] with the hypothetical T-universal features, namely, simplification, explicitation, and convergence.
The idea of T-universals is also associated with the idea of translationese [12
], which is the term used to refer to the language typical of translated texts that causes strangeness in the readers. Thus, in the present study, we adopted the term translationese features when examining the T-universals. Following the rationale behind the extraction and analyses of the translationese features as described by Baker [8
], linguistic features were extracted from two literary texts, namely, the English children’s novel by Lewis Carroll Alice’s Adventures in Wonderland
and Paula Hawkins’ popular book The Girl on the Train
, using a set of computational analyses with the purpose of identifying the existence of post-editese, i.e., features that are typical of PE texts. All features extracted from our corpus were compared between the HT version of the source text, the MT version of the source text and nine (9) PE versions of the same MT output. As all translated versions originate from the same source text, we also extracted features from the source text as a reference data source.
Before presenting our methodology and the results of our experiments in detail, the next section presents an overview of the research in the field of translation studies addressing the features of translated texts as opposed to non-translated texts, as well as recent research focusing on the quest for post-editese features.
2. The Phenomenon of Post-Editese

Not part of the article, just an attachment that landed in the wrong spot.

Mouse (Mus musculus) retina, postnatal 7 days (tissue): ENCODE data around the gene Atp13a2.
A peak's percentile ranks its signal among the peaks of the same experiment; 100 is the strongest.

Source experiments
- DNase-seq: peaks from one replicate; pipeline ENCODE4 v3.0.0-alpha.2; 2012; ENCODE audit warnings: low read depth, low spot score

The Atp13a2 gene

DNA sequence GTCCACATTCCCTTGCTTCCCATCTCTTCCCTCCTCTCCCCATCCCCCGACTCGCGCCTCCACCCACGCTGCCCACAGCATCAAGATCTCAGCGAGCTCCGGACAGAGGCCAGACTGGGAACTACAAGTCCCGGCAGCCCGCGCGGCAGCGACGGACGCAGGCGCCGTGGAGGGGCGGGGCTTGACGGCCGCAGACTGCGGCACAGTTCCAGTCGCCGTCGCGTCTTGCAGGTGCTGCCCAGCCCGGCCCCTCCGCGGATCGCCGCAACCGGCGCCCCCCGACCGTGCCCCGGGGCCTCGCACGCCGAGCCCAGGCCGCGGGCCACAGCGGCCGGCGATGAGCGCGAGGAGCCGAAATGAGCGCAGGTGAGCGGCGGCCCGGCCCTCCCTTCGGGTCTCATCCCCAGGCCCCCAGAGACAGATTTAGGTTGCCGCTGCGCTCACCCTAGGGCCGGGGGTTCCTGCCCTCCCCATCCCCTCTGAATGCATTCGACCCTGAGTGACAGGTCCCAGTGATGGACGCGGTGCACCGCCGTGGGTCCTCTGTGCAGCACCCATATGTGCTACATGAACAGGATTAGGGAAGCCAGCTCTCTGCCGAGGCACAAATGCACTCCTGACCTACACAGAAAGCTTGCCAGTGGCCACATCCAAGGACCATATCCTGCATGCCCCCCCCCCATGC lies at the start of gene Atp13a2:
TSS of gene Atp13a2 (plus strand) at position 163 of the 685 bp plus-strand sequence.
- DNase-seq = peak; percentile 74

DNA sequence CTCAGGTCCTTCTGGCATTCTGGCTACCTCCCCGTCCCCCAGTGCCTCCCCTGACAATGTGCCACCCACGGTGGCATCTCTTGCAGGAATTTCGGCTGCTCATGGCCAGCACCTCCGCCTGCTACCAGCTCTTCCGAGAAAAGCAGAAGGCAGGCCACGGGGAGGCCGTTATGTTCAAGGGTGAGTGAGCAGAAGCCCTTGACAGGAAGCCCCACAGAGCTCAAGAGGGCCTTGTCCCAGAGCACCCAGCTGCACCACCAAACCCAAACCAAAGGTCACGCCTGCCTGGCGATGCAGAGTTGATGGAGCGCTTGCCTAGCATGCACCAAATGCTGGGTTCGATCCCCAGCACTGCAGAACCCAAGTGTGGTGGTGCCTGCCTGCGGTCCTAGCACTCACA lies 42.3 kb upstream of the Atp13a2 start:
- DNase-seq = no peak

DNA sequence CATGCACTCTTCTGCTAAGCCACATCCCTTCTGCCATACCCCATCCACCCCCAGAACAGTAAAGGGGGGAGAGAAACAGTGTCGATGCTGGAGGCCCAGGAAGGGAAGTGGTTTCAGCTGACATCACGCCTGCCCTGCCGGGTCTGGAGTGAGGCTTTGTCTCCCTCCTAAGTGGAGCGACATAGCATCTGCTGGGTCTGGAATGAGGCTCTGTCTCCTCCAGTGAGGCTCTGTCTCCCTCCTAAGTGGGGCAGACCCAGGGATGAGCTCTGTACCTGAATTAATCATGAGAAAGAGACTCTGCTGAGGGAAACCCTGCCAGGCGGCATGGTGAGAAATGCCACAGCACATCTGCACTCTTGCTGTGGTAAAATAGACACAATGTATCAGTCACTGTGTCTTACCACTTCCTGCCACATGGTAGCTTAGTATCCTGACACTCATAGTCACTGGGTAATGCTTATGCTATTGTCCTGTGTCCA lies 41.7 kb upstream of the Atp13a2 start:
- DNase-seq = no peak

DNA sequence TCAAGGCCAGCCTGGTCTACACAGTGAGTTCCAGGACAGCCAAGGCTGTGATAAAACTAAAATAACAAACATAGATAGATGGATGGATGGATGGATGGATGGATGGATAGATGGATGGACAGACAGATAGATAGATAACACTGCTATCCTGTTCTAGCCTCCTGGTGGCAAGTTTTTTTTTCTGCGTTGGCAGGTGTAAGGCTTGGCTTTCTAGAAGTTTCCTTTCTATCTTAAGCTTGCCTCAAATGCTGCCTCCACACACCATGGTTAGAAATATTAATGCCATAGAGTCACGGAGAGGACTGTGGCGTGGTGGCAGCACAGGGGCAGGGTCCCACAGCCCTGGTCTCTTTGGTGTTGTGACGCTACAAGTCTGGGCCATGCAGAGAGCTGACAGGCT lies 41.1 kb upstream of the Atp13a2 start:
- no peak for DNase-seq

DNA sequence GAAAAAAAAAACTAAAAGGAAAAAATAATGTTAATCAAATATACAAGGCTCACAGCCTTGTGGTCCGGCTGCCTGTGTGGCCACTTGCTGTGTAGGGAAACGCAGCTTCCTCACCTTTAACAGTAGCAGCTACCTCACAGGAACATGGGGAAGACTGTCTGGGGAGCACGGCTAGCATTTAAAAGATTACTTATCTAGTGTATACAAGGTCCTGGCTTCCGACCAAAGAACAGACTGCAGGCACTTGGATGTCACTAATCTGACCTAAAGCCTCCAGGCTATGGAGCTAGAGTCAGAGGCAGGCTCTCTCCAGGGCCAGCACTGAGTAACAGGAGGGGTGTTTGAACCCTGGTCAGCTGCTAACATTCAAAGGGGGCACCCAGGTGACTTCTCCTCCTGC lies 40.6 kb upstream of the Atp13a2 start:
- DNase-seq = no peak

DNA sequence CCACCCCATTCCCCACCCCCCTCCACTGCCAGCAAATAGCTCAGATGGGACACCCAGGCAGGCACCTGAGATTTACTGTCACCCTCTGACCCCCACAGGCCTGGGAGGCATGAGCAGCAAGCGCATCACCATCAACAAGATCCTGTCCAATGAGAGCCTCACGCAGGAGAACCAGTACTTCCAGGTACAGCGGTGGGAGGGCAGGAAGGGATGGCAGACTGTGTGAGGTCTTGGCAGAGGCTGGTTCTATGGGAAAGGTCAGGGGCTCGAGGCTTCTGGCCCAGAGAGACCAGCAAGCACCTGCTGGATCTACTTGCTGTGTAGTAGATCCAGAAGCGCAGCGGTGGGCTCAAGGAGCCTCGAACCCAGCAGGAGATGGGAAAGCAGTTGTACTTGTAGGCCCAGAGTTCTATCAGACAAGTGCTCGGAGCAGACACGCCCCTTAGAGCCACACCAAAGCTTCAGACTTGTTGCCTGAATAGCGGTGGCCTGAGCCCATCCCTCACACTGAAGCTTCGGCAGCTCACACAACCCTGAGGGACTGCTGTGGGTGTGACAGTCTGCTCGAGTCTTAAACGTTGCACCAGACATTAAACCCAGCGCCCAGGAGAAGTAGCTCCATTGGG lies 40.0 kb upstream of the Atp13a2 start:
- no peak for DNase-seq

In the field of translation studies, results of a number of research papers, e.g., [13
], have shown that translated texts are statistically different from texts originally written in a certain language. Research has shown, for instance, that translated texts present less varied vocabulary and simpler syntax as reflected by lower type-token, i.e., lower lexical richness, and shorter mean sentence length than original texts [15
]. Research has also shown that translated texts tend to be more similar to each other than non-translated texts [19
]. These differences are the product of the translation process that produces an interlanguage, the so-called translationese, that is, the language typical of translated texts [12
], regardless of the source and target languages. According to Volansky et al. [15
], the translationese phenomenon is the product of two coexisting forces that translators have to cope with during the translation process: the fidelity to the source text and the fluency in the target language. These two forces result in the strangeness of translated texts; that is, they result in the translationese phenomenon.
Inspired by Toury’s [20
] norms of translation, Baker [8
] proposed to investigate the linguistic and stylistic features of translated texts by looking for universal patterns that distinguish translated texts from non-translated texts using comparable corpora, naming these universal patterns as translation universals. Therefore, translation universals are hypotheses of linguistic features common to all translated texts regardless of the source and target languages. The hypothetical universal features in translations proposed by Baker are simplification, explicitation, normalization (or conservatism), and leveling out (or convergence, as named by Corpas et al. [13
The set of hypotheses raised by Baker [8
] on the characteristics common to all translated texts have aroused the interest of several researchers in the field of translation studies to investigate whether translationese features are manifested on the surface of translated texts. More recently, as the increased need for translation productivity in a globalized society resulted in the post-editing of the MT output, a number of studies, e.g., [6